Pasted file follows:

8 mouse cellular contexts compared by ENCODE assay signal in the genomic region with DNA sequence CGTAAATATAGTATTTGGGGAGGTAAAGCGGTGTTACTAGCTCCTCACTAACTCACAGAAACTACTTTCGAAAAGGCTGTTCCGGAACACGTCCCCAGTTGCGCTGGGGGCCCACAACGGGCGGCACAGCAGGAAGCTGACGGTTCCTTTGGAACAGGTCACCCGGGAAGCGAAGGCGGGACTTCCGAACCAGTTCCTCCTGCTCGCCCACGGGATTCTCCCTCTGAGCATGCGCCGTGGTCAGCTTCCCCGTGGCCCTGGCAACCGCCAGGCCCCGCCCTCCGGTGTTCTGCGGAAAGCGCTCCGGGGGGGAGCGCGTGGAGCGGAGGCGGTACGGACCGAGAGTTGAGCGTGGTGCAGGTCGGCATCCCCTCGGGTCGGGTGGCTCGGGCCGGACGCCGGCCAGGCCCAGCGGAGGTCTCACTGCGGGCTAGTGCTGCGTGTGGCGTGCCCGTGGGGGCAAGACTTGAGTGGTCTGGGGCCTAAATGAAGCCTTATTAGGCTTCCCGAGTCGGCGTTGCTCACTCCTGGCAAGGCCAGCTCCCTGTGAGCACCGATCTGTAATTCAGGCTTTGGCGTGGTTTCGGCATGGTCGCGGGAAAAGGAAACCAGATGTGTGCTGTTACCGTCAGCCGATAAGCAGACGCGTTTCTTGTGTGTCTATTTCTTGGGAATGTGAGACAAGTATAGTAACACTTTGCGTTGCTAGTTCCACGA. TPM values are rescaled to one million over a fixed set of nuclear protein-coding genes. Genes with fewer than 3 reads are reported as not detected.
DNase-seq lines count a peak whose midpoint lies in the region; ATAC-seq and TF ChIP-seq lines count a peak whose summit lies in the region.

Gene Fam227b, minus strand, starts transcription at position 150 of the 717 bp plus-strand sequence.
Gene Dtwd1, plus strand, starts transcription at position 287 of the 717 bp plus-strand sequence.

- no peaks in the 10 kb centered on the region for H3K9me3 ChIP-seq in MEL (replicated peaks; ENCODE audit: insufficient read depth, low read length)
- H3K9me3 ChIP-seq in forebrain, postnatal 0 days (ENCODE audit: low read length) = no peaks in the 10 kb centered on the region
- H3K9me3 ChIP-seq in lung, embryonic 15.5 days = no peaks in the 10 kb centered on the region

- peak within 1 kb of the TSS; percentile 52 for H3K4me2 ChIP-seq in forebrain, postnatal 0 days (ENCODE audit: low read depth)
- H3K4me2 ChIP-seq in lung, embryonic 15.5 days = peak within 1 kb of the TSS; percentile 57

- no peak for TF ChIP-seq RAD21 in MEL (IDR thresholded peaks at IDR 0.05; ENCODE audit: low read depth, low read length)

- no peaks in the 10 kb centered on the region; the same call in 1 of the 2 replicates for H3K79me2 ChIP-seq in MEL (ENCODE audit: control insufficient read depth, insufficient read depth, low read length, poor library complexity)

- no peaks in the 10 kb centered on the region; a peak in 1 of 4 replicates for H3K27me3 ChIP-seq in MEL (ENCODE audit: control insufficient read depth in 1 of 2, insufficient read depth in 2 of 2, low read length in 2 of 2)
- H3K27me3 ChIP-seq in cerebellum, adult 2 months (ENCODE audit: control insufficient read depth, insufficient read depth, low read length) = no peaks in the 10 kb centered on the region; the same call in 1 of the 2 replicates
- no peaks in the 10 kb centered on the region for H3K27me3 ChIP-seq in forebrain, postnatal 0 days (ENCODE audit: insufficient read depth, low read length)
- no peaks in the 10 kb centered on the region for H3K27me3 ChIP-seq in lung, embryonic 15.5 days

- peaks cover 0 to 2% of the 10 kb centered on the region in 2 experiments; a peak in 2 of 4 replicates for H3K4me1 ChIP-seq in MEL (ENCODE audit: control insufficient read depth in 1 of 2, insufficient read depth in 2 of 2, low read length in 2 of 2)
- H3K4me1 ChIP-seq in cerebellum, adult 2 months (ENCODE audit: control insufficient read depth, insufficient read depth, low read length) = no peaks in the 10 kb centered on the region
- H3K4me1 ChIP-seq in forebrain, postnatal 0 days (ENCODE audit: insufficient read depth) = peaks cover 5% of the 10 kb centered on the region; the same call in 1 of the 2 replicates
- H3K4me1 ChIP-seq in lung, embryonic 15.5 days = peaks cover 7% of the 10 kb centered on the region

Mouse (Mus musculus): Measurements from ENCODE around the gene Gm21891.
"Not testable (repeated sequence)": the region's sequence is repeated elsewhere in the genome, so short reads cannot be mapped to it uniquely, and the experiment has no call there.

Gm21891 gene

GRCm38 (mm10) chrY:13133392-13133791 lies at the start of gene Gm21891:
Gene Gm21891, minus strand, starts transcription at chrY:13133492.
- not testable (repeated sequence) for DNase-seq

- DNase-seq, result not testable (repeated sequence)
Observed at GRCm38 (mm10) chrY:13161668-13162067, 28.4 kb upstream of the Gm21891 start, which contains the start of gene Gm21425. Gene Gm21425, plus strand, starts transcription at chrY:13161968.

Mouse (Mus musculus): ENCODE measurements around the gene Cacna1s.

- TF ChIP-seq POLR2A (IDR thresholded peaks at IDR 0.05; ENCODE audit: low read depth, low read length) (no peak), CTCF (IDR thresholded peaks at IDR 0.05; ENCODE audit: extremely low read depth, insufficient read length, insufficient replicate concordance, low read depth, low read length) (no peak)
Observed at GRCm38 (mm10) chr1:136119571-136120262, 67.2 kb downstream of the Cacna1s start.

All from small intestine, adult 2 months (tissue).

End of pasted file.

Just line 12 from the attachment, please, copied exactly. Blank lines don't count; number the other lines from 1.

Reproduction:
- no peaks in the 10 kb centered on the region; a peak in 1 of 4 replicates for H3K27me3 ChIP-seq in MEL (ENCODE audit: control insufficient read depth in 1 of 2, insufficient read depth in 2 of 2, low read length in 2 of 2)